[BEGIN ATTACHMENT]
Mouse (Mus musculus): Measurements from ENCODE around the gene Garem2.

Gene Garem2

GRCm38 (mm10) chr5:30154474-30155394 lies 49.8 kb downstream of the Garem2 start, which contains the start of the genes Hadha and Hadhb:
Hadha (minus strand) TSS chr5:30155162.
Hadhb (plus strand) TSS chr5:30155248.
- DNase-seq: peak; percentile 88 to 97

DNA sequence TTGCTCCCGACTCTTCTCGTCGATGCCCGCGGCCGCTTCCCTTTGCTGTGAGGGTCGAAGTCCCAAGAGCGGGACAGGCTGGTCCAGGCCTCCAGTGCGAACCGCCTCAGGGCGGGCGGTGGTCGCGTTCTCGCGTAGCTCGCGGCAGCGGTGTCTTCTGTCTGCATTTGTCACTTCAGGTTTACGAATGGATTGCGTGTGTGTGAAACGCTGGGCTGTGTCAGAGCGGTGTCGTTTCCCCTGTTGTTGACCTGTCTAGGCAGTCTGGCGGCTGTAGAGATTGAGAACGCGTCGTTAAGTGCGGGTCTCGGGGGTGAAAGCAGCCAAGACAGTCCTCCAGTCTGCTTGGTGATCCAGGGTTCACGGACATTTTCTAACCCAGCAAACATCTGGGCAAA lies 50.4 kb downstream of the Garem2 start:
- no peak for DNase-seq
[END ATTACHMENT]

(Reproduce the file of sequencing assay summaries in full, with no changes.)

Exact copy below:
Mouse (Mus musculus): Measurements from ENCODE around the gene Garem2.

Gene Garem2

GRCm38 (mm10) chr5:30154474-30155394 lies 49.8 kb downstream of the Garem2 start, which contains the start of the genes Hadha and Hadhb:
Hadha (minus strand) TSS chr5:30155162.
Hadhb (plus strand) TSS chr5:30155248.
- DNase-seq: peak; percentile 88 to 97

DNA sequence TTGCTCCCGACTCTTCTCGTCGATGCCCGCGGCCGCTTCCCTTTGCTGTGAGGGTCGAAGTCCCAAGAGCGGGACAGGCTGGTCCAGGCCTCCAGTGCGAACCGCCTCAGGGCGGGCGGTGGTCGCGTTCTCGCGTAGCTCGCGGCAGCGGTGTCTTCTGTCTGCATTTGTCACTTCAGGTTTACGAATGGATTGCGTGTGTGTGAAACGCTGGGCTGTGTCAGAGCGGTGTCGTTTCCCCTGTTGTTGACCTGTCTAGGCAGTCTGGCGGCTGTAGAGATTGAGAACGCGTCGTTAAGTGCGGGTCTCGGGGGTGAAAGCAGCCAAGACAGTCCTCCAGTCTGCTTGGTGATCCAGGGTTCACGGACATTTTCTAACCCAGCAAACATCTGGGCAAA lies 50.4 kb downstream of the Garem2 start:
- no peak for DNase-seq